One of the prosecuted NMM volunteers, Parker Deighan, wrote in a column for CNN that the “pristine wilderness“ she was prosecuted for entering is “the same land that Border Patrol agents now traverse daily, riding ATVs, driving trucks off-road and flying helicopters to police the border.” In addition, the area has been and is still being used as a training ground for the U.S. Military.

If the hypocrisy is not already apparent, consider also what USBP has done with the “litter” it says has been left by NMM volunteers.

Starrs alleges that the border patrol does not clean up the humanitarian aid it destroys. Videos taken by NMM show Border Patrol officers kicking full gallons of water into the desert and leaving.

“In my experience, we’re always picking the trash up ... not the Border Patrol,” she attested.

Not only this, but the U.S. Border Patrol is just as responsible for trash left in the desert as they are for the deaths of desperate migrants; both are direct consequences of its policy of “prevention through deterrence.” The movement of migrants through the desert is by design.

Further border militarization, such as the construction of a wall (or “barrier” and “fencing” if you’re a Democrat), will cause still greater environmental degradation in the Arizona desert. Scientists and environmentalists have objected to the ecological costs of both current and proposed border walls, from carbon emissions to obstructed animal migrations to impacts on endangered species.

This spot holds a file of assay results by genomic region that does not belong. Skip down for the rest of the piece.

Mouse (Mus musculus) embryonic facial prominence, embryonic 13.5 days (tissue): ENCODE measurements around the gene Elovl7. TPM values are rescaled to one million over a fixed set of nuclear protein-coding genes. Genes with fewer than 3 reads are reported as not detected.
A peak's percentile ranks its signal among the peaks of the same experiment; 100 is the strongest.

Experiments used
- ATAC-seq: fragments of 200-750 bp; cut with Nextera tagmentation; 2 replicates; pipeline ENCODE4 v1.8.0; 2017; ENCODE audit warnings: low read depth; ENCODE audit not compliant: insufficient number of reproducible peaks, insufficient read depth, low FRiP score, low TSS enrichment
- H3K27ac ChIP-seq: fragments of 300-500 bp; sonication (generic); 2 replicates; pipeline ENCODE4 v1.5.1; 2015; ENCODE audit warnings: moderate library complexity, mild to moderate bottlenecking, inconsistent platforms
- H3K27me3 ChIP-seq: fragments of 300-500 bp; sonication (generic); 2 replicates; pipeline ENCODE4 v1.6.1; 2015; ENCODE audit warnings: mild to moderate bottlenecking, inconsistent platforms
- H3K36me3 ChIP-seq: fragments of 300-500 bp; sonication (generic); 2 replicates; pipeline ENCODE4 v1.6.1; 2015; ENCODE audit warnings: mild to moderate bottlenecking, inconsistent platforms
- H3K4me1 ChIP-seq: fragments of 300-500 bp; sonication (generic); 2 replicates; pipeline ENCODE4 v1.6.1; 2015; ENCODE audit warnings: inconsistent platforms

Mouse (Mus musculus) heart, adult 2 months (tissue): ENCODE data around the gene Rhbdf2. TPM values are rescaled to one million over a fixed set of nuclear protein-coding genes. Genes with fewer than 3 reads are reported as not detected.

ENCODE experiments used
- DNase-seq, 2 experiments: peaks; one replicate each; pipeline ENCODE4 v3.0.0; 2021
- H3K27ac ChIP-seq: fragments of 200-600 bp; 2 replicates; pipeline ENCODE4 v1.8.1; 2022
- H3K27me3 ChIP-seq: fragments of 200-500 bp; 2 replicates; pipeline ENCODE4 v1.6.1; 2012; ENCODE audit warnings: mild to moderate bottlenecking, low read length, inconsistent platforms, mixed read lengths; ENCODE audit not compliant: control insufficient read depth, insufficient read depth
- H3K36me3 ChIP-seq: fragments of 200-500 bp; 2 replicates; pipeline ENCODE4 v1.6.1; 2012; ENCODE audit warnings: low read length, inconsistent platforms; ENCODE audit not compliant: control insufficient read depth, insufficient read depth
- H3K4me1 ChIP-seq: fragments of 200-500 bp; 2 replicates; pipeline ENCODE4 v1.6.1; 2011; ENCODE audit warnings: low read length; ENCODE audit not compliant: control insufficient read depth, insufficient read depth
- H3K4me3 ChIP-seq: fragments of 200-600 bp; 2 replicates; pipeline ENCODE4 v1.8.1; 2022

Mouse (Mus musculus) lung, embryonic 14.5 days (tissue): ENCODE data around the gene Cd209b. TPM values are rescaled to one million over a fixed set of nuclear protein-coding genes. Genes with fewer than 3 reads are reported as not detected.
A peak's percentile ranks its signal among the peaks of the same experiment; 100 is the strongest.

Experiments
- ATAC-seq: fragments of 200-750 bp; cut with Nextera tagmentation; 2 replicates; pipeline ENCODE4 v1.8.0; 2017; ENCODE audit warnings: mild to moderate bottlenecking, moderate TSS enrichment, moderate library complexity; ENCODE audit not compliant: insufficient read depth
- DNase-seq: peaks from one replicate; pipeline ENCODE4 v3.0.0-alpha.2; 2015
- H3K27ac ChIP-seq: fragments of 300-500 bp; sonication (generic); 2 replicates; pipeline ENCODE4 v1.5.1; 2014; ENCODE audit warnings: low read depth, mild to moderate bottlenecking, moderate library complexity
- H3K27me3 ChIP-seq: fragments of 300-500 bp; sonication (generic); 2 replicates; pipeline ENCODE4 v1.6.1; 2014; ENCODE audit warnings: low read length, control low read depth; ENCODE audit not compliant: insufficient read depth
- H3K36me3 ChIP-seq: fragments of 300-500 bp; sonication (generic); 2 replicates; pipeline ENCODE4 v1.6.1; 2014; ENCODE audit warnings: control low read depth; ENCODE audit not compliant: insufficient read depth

If restrictions on human movement will impact the health of our environment, the reverse is also true. The current ecological collapse fueled by climate change, which is widening and deepening every day, threatens to turn every country into a cage and U.S. carbon emissions are disproportionately to blame.

Climate refugees are a present and past phenomenon, not only a future one. Climate change is implicated not only in the Syrian refugee crisis, but also in the migration from Central America to the U.S. that has seen xenophobic rhetoric and fascistic policies from both Democrats and Republicans in reaction. 

America is not unique in this sense. Ben Ehrenreich, a reporter who has written about the West Bank, wrote in a Feb. 15, 2019 article for the Nation, “Around the world, plans for militarized climate change prep have combined with ethno-nationalist panics to fuel a clampdown on the poor.”

Border militarization serves the same function of allowing wealthy countries to shirk their responsibilities to care for refugees. This is true especially in wealthy countries like the U.S., which are attempting to insulate themselves from the consequences of their own contributions to climate change, whether one is in the U.S., Israel/Palestine or the European Union

“Israel and the United States share that common imperialistic ideology of border militarization, and the human rights abuses of Palestinians also coincide with the human rights abuses (of the U.S.) towards migrants,” Starrs aptly pointed out.